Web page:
Tuesday, April 24, 2012

HUD Completed and another Basic Overview

The HUD portion is completed for the this prototype. It's still in the basic stages; however, there is now a timer for locking target process and a gun reticle. The gun reticle grows in size when there is a mouse hit to the target. Here are some screen shots of the "final" HUD:

Ordinarily, I would cover this process by providing code; however, I am going to go over the vehicle data script in this blog. In addition, I will cover a portion of a dummy load script, at least, the portion on how to access the player data (from a previous blog) and the vehicle data scripts.

The vehicle data script is very similar in design to the player data script. Its purpose is to store the vehicle's (usually a fighter) capabilities for other scripts. This script is very important to the flight control, fire control and countermeasure scripts. It also provides "benchmark" (the fighter's capabilites when it is undamaged) to the damage calculation routines. This allows for incremental deterioration of the ship's combat capabities.

Like the player data script, it consists of local variables, a load and find function, and a bunch of methods to access the local variables.  So, we need to populate the player data and vehicle data scripts.  I did this through a dummy load script.  This script is a temporary script designed to load a player controlled viper with some default values.  In the future, its functions will be handled by a resource manager.  Here’s the script:

This script loads the player, vehicle, flight control, fire control, faction control and dradis control scripts; however, we’ll just look at the player and vehicle data.  The actual viper has a player and vehicle script attached to it, along with the dummy load script.  In order for a script to access another script, you have to create a reference to it.  The statement “PlayerData vPlayerData = PlayerData.Find(vShip)” and the similar statement for VehicleData create that reference.  (The variable “vShip” represents the viper model and was defined by the statement “Transform vShip = transform”.) 

With the reference, the vVehicleDAta variable has direct access to the “VehicleData” script attached to the viper.  Any changes made within the vVehicleData variable automatically update the script attached to the ship.  The first manipulation of the vVehicleData is done in the statement “vVehicle.Load(…)”.  If you look at the vehicle data script, the Load statement takes a bunch of strings and float values and places them into variables such as the main thrust and fuel capacity variables.  The statement before the vehicle load statement loads player data values into the PlayerData script.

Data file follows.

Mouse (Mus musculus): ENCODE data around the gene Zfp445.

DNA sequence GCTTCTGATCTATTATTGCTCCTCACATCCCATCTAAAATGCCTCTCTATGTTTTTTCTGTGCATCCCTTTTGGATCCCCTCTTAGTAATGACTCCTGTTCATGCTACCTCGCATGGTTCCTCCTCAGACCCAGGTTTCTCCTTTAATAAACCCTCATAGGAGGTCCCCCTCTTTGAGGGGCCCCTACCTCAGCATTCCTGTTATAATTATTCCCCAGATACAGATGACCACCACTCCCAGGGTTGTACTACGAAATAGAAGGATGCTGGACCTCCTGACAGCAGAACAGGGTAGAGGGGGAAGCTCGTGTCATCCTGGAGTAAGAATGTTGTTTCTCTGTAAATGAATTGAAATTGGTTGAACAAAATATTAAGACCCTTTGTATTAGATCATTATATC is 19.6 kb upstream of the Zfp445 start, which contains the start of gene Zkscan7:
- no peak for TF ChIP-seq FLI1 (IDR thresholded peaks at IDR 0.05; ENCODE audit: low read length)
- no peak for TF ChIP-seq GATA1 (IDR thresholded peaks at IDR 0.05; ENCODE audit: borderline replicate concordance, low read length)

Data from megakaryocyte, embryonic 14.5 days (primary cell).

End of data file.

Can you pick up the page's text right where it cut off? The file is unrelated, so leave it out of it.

Other scripts are loaded in this dummy load script.  For example, the statement following the vehicle data load handles the loading of data into the flight control script.  The flight control script, unlike our two data scripts, actually manipulates the data.  We’ll look at that script in a future blog...


  1. Great to see code in there. Something about the comments seems very unary. Maybe that's a CSharp thing, or maybe that's the same for Java - just seems like the comments would be better off inline with the variable names in the actual code in terms of immediate readability. You said you liked being able to read all the comments without looking at the code, and it's standard for other classes, but my concern would be that there's the risk the docs get out of date with the actual code.

    Of course a lot of doc systems will just extract the method header documentation so I think it's pretty common, but from a quick code scanning point of view it seems like a lot of extra typing and replication that can lead to things going out of sync.

    BTW, I think you'd find github integration a huge win:


    I repeat that from our Skype chat partly because I think it's a win for you, but also, I can't really get much of a sense of the code without seeing the bigger picture. When I'm working with mobile programmers I can check their latest update out from github and have it immediately running in the phone simulator, because github helps me just update precisely the files they've changed and I don't need to re-receive all the major assets associated with the project.

    That way someone can be saying "I made this change", or "I have this problem" and I can immediately check out what it is and explore all the changes they've made in the code, as well as the base code that I maybe haven't seen yet.

    1. I'll look at it later. I'm just tickled to have gotten this far. I'll hit a lull in the development process in the near future. That should give my brain some extra processing power to devote to figuring out github.